These computer program instructions may also be stored in a computer readable medium that can direct a computer, other programmable data processing apparatus, or other devices to function in a particular manner, such that the instructions stored in the computer readable medium produce an article of manufacture including instructions which implement the function/act specified in the flowchart and/or block diagram block or blocks.

The computer program instructions may also be loaded onto a computer, other programmable data processing apparatus, or other devices to cause a series of operational steps to be performed on the computer, other programmable apparatus or other devices to produce a computer implemented process such that the instructions which execute on the computer or other programmable apparatus provide processes for implementing the functions/acts specified in the flowchart and/or block diagram block or blocks.

In the prior art, there is no known way to manage the connection between the printed documents and its source, namely the soft copy document. Hard copy documents may be managed by scanning the documents into an electronic form that is then managed by a document management system. In addition, management of native soft copies of documents (such as word processor files, spreadsheets, etc.) is easily done by a document management system. However, once a hard copy is printed, there are no known ways to manage the printed documents and their relationship to their soft copy counterpart. One known attempt to manage this relationship is to print a footer on all word processing documents that shows the filename and storage location of the document. But this does not work for documents that are not word processing documents. In addition, while such a footer on a word processing document is eye-legible, it does not include any machine-readable information that allows the functions disclosed herein. The disclosure and claims herein improve on the prior art by providing a printed document manager that manages printed documents.

Some possible components of an embodiment of the printed document manager 125 in FIG. 1 are shown in FIG. 2. In the most preferred implementation, the printed document manager 125 is separate from the document management system 123. This allows the printed document manager 125 to be used with any suitable document management system. The document management system 123 manages documents in one or more DMS repositories 124, shown in FIG. 2 as DMS repository 1 124A, . . . , DMS repository N 124N. DMS repositories 124A, . . . , 124N are suitable examples of the DMS repository 124 shown in FIG. 1. The printed document manager 125 may include one or more postmark clients 210, and a postmark server 220. Each postmark client 210 preferably includes a checksum generator 212 and a postmark generator 214. The checksum generator 212 takes a checksum of the document to be printed, and passes the checksum to the postmark server 220 to determine whether or not the postmark client should generate a postmark for the printed document. The checksum generator 212 is most preferably a feature built into the operating system in each workstation running a postmark client, such as a Windows checksum function. In the alternative, the checksum generator 212 could be code provided with each postmark client 210. The postmark generator 214 generates a graphical postmark, and the postmark client 210 inserts the graphical postmark into the print stream for the document when authorized by the postmark server to print a postmark. This allows the printed document manager to print postmarks on documents it manages, as explained in detail below.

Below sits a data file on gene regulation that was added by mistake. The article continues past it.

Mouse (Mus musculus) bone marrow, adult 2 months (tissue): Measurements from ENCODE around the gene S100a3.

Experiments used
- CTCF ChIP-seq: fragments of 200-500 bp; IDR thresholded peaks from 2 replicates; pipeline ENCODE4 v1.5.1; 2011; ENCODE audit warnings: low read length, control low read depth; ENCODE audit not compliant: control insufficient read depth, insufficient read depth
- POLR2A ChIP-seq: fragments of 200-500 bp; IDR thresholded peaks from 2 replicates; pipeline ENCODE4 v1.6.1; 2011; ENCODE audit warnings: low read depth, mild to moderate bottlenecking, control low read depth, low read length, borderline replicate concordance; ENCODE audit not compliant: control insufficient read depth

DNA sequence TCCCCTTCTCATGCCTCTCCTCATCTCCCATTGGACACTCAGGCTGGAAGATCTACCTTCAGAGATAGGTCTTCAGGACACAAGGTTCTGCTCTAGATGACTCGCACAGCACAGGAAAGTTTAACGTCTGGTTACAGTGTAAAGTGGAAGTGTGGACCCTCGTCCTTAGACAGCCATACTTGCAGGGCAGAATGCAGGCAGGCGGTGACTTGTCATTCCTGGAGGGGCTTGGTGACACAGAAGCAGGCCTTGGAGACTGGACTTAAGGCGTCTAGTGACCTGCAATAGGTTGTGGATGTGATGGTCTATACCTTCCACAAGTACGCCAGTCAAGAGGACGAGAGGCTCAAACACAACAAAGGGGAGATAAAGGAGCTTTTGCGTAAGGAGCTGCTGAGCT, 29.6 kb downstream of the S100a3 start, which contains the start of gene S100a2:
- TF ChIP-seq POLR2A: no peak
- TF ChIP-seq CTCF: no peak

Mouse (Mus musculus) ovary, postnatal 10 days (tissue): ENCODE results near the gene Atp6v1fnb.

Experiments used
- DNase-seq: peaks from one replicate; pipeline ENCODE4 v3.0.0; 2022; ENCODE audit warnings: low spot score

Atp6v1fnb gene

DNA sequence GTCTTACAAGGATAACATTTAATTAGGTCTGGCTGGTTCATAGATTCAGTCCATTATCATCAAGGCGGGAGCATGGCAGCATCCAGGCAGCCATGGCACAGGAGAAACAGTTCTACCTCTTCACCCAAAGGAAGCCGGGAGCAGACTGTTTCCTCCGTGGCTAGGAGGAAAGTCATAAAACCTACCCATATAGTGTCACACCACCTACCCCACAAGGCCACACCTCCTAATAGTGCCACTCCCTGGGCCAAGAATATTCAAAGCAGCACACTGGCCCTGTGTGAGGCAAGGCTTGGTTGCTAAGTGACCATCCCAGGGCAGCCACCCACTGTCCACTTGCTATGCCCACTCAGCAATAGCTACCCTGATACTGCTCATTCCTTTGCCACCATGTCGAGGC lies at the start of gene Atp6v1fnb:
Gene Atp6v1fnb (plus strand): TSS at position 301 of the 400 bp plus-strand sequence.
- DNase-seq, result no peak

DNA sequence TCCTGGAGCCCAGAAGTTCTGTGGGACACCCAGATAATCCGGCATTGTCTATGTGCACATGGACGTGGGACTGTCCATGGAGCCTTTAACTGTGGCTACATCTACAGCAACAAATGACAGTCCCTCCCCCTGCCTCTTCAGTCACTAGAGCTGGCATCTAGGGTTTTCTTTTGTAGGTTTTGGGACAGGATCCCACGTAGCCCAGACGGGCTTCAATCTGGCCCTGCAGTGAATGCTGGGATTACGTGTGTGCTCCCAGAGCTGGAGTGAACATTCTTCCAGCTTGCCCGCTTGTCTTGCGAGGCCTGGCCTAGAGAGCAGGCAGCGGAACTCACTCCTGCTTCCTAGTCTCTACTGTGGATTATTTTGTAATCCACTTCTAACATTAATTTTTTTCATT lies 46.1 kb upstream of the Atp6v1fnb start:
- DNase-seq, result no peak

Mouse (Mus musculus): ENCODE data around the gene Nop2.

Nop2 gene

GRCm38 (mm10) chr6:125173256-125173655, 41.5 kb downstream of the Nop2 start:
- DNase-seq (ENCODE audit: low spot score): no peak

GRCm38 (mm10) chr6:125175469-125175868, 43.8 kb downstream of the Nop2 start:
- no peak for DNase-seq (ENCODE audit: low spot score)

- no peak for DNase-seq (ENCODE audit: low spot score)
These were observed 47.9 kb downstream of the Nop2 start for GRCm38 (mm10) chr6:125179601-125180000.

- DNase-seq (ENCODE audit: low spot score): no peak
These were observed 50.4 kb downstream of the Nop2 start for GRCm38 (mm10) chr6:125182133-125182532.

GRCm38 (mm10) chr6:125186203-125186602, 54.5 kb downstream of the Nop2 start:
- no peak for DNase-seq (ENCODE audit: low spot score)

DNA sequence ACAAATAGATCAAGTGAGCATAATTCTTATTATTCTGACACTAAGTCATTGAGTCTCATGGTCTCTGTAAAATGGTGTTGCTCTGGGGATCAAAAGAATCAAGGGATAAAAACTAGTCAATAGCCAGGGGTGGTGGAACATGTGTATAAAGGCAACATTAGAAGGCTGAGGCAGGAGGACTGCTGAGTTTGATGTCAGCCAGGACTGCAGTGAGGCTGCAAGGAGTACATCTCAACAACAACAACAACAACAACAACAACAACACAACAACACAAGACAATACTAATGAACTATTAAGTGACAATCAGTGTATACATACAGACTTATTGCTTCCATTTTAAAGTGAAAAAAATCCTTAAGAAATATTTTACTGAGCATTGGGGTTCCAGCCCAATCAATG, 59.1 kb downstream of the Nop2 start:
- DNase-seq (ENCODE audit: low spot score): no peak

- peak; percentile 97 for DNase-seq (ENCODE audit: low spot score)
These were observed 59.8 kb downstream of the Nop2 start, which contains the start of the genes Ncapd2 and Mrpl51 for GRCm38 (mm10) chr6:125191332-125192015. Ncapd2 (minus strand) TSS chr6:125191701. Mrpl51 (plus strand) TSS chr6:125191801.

The postmark server 220 preferably includes a postmark registration agent 230, a postmark registry 126, a printed document store 127, and a postmark processing engine 240. The postmark registration agent 230 monitors the DMS repositories 124A, . . . , 124N, each representing one or more folders or directories where documents, including new documents, are stored in the document management system 123. When a new document is detected in the DMS repository 124, the postmark registration agent 230 generates a checksum for the document, and creates an entry in the postmark registry 126 that includes the checksum, which effectively registers the document to be managed by the printed document manager 125. The postmark registry 126 is a database that lists all documents in the DMS repository 124 that have been registered so the printed document manager 125 can manage the corresponding printed documents.

The printed document store 127 is a database of printed documents, and typically includes bound printed documents 232 and unbound printed documents 234. A printed document is bound when the printed document corresponds to a document in a DMS repository that has an entry in the postmark registry 126. A printed document is unbound when the printed document does not correspond to any document in a DMS repository that has an entry in the postmark registry 126. In one implementation, the postmark server 220 receives what is referred to herein as a “print pack” for a printed document that includes a metadata/image pair, where the metadata includes one or more attributes that describe the printed document, and the image is an image of the printed document. The print pack is processed, and corresponding data in the print pack is stored in the printed document store 127. Each postmark client 210, after processing a print job that includes a postmark, generates a corresponding print pack and stores the printed documents in the printed document store 127 by sending the corresponding print pack to the postmark server 220, which then receives the print pack, unpacks the print pack, and stores the information in the print pack in the printed document store 127. Once the postmark client 210 receives confirmation from the postmark server that the print pack has been received, the postmark client 210 may delete its local copy of the print pack.